KLEPTOMANIAC is a journey into the annuals of biblical history concerning what the Bible teaches about tithing and giving. This book will take you on the proverbial archeological quest to uncover the true meaning of biblical words that deal with money. When confusion exists about what certain words mean in the Bible, such as tithe, tithing, tenth or ten percent, this book will examine the Hebrew and Greek language to bring to life what these words actually mean in context. This book will upend the common beliefs held by believers concerning giving and tithing based on the history of the original people of the Bible and how they related to money. From the very beginning to the end of the book, everything is supported by Scripture and research. You will know from the onset why the author, Dr. Frank Chase Jr., wrote the book and learn about his personal story of what happened as a result of embracing New Covenant giving principles from the New Testament. No book asks questions like this book. And some of those questions are: does the Bible talk about tithing? Did God change the tithe at some point in biblical history? Are first fruits money? Is the tithe food or money? Is the church the storehouse? Did Jesus, Paul and the Disciples tithe? Did the early church honor a money tithe system? Are Christians really cursed for not tithing ten percent of their income?
Frank Chase, Jr. was born in 1959. He is the son of Frank Chase and Romaine Berry. He grew up in Baltimore Md. and graduated from Walbrook High School in 1978. After high school, Frank spent four years in the United States Army and during that time became a follower of the Messiah. After completing his tour of duty, he attended Washington State University (WSU) and graduated in 1989 with a Bachelor’s degree in Communications and a minor in Sociology. Because Frank believes in education, he pursued religious degrees and graduated from North Carolina College of Theology with a Bachelor of Biblical Studies, a Master of Arts in Theology, and a Doctor of Theology. You can follow is blog at http://tithenomore.com and the ebook is available on now on Book Baby and the paperback June 1st at https://store.bookbaby.com/book/kleptomaniac. For signed copies go to the Author's website at https://www.fcpublishing.com
Many pastors like to argue that the Old Testament tithe was for the Levitical ministry, so that’s why believers are to pay tithes today. That argument sounds good but it is off by a million miles. One of the main reasons a tithe was given is because God made a promise to the children of Israel that they would receive an inheritance. In that promise, the Levites were left out of the land inheritance promise. So God created a substitute inheritance for the Levites, which was the tithe from the land given to the other Israelite tribes. The Levites never received the tithe as wages for working they performed in the tent of meeting. The Levites were compensated with tithes and offerings because they received no land inheritance, but that is not all they received, they also got forty-eight cities, and two-thousands cubit of land, which was a tri-part inherence that was very different from what the average Israelite received. So that means the church has no legal right to collect monetary tithes using Levitical law and that means the only way to give should be based on freewill offerings. And the law does not authorize pastors to collect tithes.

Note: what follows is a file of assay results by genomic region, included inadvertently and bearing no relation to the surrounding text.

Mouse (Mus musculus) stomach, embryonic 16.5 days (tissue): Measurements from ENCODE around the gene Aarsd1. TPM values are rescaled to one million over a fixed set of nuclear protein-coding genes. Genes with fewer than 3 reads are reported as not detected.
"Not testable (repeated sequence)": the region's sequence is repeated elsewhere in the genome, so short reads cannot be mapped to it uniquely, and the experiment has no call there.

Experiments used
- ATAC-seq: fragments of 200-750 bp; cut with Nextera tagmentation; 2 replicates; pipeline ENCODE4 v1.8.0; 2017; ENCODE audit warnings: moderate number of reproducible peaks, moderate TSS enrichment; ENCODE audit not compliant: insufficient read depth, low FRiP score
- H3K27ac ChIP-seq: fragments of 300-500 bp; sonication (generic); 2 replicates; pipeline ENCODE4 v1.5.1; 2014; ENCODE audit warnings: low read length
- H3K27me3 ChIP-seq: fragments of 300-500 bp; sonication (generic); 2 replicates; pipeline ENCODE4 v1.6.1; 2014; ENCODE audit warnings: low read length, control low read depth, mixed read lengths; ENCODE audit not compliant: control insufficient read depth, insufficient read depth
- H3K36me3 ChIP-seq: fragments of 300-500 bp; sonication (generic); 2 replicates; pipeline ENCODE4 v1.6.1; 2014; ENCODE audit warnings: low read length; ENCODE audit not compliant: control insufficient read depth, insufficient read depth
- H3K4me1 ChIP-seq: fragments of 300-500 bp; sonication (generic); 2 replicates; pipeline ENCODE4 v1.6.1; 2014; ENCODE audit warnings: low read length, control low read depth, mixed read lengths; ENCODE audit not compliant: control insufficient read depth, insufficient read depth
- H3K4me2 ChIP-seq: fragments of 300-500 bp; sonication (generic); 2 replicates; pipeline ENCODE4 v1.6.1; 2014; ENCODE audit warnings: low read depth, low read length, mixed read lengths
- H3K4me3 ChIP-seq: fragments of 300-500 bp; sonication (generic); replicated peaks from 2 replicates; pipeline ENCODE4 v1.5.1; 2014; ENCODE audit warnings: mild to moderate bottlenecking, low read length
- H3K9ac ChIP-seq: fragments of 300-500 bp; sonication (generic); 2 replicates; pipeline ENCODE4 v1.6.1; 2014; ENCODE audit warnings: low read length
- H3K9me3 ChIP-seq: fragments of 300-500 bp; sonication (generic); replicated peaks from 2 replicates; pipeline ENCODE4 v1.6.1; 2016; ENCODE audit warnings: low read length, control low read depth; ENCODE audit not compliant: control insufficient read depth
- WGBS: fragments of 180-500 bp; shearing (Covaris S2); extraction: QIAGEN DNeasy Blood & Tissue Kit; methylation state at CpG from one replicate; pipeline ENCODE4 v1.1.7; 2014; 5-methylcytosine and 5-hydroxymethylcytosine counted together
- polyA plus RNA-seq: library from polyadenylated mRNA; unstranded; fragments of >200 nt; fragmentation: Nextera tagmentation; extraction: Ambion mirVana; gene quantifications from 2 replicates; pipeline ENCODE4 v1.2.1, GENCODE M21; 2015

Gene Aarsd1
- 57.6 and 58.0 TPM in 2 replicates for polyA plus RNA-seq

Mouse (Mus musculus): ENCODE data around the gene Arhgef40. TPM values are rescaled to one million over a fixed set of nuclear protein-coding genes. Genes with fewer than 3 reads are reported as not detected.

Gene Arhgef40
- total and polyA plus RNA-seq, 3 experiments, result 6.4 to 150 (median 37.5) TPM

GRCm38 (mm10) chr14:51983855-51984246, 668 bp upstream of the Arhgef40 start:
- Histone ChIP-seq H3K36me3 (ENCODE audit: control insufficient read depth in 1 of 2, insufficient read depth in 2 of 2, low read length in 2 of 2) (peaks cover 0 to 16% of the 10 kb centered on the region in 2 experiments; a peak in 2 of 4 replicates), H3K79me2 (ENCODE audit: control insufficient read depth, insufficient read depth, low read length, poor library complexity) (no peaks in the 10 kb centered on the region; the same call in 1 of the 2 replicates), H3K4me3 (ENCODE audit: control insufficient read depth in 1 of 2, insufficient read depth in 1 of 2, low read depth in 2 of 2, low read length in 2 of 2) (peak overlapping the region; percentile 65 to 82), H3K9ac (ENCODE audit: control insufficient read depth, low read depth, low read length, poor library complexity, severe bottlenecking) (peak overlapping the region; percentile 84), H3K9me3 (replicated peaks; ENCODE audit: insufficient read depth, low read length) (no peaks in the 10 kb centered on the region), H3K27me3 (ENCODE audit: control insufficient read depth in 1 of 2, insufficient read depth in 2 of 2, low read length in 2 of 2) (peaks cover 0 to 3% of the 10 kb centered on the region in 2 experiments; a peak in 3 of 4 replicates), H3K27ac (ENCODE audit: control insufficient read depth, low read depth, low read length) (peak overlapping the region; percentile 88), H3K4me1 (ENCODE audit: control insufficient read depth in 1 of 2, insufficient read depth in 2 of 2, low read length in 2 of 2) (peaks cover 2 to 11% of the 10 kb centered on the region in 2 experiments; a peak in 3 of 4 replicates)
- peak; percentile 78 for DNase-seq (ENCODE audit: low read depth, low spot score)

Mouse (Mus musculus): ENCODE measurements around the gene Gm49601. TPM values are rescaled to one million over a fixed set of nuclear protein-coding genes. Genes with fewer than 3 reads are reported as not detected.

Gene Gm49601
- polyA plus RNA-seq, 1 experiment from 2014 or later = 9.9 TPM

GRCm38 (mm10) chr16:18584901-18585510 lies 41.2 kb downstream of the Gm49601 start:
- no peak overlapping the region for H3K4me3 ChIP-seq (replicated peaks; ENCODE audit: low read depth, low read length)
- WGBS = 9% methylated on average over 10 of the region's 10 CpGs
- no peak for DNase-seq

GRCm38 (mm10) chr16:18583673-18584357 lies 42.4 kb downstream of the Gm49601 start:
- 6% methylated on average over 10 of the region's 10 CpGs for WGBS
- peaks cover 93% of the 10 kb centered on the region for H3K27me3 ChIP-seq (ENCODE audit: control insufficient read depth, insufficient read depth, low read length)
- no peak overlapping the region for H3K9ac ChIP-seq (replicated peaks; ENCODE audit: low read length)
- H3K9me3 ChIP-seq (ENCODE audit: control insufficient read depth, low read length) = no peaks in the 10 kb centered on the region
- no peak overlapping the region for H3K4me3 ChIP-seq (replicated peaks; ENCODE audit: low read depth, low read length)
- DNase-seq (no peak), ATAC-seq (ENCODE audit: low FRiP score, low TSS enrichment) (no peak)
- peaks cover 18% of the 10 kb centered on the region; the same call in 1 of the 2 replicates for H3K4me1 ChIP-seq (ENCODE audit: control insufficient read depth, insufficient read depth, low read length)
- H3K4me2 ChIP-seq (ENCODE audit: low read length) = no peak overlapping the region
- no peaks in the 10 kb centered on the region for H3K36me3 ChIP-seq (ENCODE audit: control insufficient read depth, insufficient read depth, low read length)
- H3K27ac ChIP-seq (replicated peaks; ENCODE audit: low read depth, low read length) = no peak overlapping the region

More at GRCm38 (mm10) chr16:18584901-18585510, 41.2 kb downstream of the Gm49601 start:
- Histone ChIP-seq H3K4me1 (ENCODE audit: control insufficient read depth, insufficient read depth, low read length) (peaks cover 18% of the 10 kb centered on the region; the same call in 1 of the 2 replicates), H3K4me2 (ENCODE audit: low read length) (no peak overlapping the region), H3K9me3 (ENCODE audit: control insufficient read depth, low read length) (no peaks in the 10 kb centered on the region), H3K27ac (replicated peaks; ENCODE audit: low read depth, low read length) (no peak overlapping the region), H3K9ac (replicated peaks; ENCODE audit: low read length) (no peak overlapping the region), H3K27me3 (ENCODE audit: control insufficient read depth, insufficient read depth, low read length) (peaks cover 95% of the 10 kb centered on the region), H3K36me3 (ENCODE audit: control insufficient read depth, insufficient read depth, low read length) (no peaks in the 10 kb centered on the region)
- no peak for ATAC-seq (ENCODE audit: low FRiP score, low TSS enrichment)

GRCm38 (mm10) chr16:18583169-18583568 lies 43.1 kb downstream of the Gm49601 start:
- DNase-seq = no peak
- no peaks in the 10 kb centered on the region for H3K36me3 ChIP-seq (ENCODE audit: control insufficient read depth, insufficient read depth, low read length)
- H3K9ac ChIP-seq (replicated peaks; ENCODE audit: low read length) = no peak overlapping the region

Let’s critically examine Leviticus 27:30-33. From the Scripture, we can extrapolate that the tithe refers to agricultural products (seed of the land and fruit of the tree), herds and flocks. Now, the text does not say 10 percent of the herds or flocks. It says the tenth animal that passed under the shepherd’s rod is the tithe, not the first tenth as is common in tithe teaching today. The message coming from pulpits every time the church doors open is that the first tenth of your check belongs God, but when you examine the tithe verses in Leviticus and the entire Bible, God never says that. Since farmers and cattle herders tithed in Israel, make sure you understand that Yahweh meant what he said about the tenth animal. If a cattle herder had less than nine cattle in a birth cycle, whether sheep, bulls, or goats, they did not tithe because God wanted the tenth animal from the increase not the ninth. Herders tithed only the tenth animal whether its condition was good or bad. The Bible says God would accept the eleventh animal if the herder thought the tenth did not meet the standard. Despite the condition of the tenth animal, it became the tithe; it could not be exchanged for another animal because the tenth animal was holy unto the Lord. Israel paid a tithe on an increase and never on a decrease. For example, if you have nine sheep and during the birth cycle, those sheep would need to give birth to ten or more calves to tithe on the increase. If you had less than ten, you did not tithe. When you examine the Jewish Mishnah, which is a compilation of Jewish oral traditions called the Oral Law, the text reveals that whatsoever is kept watch over, cultivated, and grows from the soil; whatever is used for food (excluding unclean) is what is tithed. The tenth sheep, the tenth goat, the tenth bull was the tithe, not 10 percent. Remember if a herdsman had nine cattle, he didn’t tithe because the tenth animal that passed under the rod belonged to God as the tithe despite its condition.